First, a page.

OCLC web-scale management services benefit Simpson library


REDDING, Calif. – Planning for the future has its perks. When Simpson University Library's server crashed on December 13, 2010, its staff were able to go live with OCLC Web-scale Management Services (WMS) within one hour.

The journey leading up to this critical point began in June 2009, when Larry Haight, Director of Library Services, and Eric Wheeler, Reader and Digital Services Librarian, questioned the reliability of their existing server, which was then seven years old. When they investigated costs to replace it, they realized that two-thirds of their costs were for services.

"Prior to becoming a WMS early adopter, we didn't rush the process," said Larry. "We had been watching the progress that OCLC had been making with WMS—and it simply came down to significant cost-savings and features. We presented our case to all of the appropriate groups at our university, all of which agreed with our assessment: WMS was the way to go.

Located in Redding, California, Simpson University is a private Christian university offering undergraduate, graduate and teaching credential programs. With just over 1,300 students, the library owns 150,000 titles and has two full-time librarians, three part-time support staffers, and student workers.

"WMS had features that many integrated library systems couldn't offer," continued Larry, "such as federated live searching, social media capabilities like user-generated lists and individual user accounts. And, WMS offered targeted searches of items available through our local network as well as worldwide searches."

Along with the university's ILS changes, Simpson was also in the process of migrating to a different Web platform supporting extra catalog functions. At one time, these needs were served by Simpson's prior ILS, but like the old catalog, librarians were increasingly convinced that the platform no longer served their Web needs. In coordination with the library's WMS project, the digital services department engaged in a project to integrate this new platform with WorldCat Local functionality.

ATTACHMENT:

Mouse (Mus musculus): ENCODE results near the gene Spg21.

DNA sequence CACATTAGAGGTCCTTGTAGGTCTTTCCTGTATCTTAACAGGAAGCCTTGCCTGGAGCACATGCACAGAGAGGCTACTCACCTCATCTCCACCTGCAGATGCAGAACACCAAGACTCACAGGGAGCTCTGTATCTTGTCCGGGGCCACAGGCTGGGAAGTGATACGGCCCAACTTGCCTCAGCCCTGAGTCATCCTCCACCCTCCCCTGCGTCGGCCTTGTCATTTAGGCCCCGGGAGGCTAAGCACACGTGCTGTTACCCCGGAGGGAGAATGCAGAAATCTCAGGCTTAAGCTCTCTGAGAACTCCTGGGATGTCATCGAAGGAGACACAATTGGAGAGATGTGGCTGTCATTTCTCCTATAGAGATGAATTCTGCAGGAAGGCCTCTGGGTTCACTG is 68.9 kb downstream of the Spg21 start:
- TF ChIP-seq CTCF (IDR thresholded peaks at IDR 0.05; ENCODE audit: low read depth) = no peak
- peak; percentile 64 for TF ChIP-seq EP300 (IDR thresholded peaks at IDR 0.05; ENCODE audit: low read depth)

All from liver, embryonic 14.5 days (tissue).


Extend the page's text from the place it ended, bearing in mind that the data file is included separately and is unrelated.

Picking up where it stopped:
Throughout the migration process, again Larry emphasized that they did not rush the process. With a small staff of employees, it was important that they maintain the level of customer service that students expected of them. In February 2010, they sent MARC records to OCLC for a batchload reclamation project, which revealed some issues with their control numbers. Once their 001 line issues were resolved in March, they proceeded to implement WorldCat Local 'quick start' and Link Manager.

"In August 2010, we went live with our new library Web page," said Larry, "which provided users with two search options: one using WorldCat Local 'quick start' and the other using our 'classic' catalog. We wanted to transition our users over a nine-month period. Then in October, we worked with the university IT team to migrate to OCLC's EZproxy for streamlined authentication.

"Just a few short weeks later, on December 13, our server crashed. We were on the phone with OCLC immediately and went live with WorldCat Local via WMS within one hour. Throughout the remainder of the semester, we added Knowledge Base and went live with WMS' Circulation and Acquisition modules."

"Overall, we are very pleased with the progression of events. But if we had to do it all over again, we may have done things a little differently," suggested Eric. "We probably would consider reducing the overlap time between our former ILS and the new system. And we could have been better early adopters. By engaging more in the community and self-service resources OCLC has provided, we could have publicized our internal discussions with each other and OCLC and thus contributed more in terms of helping to shape this new cooperative service."

"We have developed good relationships with folks at OCLC, which has allowed us to better direct any questions we might have to the appropriate person," Larry added. "And, having frequent online user group sessions with other early adopters and attending training webinars—these have allowed us to learn from others as well as share what we have learned.

"There is no doubt that there are great benefits to cooperation. For our library to be a participant as a WMS early adopter and to make a contribution to the profession and to the development of WMS in a cloud-based environment has been very profound. As a collective group of libraries, we will save a lot of money as a direct result of our cooperation."


Article courtesy of the OCLC website
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